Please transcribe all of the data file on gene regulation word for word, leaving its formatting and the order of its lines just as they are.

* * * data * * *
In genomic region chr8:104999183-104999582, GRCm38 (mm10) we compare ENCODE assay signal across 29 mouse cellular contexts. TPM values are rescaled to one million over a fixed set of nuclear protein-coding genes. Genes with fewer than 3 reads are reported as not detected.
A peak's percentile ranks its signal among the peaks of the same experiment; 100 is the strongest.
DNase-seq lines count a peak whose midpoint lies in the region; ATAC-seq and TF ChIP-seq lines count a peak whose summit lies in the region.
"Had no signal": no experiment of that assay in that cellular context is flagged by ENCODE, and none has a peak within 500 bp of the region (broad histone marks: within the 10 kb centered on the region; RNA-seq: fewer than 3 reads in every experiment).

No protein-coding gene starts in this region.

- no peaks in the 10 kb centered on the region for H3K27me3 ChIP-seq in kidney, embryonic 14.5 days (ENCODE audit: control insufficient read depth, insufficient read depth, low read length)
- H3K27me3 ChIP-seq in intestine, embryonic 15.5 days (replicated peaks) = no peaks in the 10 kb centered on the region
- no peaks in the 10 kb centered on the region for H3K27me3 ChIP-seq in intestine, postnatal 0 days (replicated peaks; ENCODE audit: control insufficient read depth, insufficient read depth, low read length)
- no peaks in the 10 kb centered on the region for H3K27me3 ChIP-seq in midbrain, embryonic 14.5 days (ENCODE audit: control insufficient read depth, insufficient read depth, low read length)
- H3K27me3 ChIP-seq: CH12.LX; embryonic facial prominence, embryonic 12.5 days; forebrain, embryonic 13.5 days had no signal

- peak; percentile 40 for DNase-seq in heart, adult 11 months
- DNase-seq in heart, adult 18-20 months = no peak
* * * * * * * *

In genomic region chr8:104999183-104999582, GRCm38 (mm10) we compare ENCODE assay signal across 29 mouse cellular contexts. TPM values are rescaled to one million over a fixed set of nuclear protein-coding genes. Genes with fewer than 3 reads are reported as not detected.
A peak's percentile ranks its signal among the peaks of the same experiment; 100 is the strongest.
DNase-seq lines count a peak whose midpoint lies in the region; ATAC-seq and TF ChIP-seq lines count a peak whose summit lies in the region.
"Had no signal": no experiment of that assay in that cellular context is flagged by ENCODE, and none has a peak within 500 bp of the region (broad histone marks: within the 10 kb centered on the region; RNA-seq: fewer than 3 reads in every experiment).

No protein-coding gene starts in this region.

- no peaks in the 10 kb centered on the region for H3K27me3 ChIP-seq in kidney, embryonic 14.5 days (ENCODE audit: control insufficient read depth, insufficient read depth, low read length)
- H3K27me3 ChIP-seq in intestine, embryonic 15.5 days (replicated peaks) = no peaks in the 10 kb centered on the region
- no peaks in the 10 kb centered on the region for H3K27me3 ChIP-seq in intestine, postnatal 0 days (replicated peaks; ENCODE audit: control insufficient read depth, insufficient read depth, low read length)
- no peaks in the 10 kb centered on the region for H3K27me3 ChIP-seq in midbrain, embryonic 14.5 days (ENCODE audit: control insufficient read depth, insufficient read depth, low read length)
- H3K27me3 ChIP-seq: CH12.LX; embryonic facial prominence, embryonic 12.5 days; forebrain, embryonic 13.5 days had no signal

- peak; percentile 40 for DNase-seq in heart, adult 11 months
- DNase-seq in heart, adult 18-20 months = no peak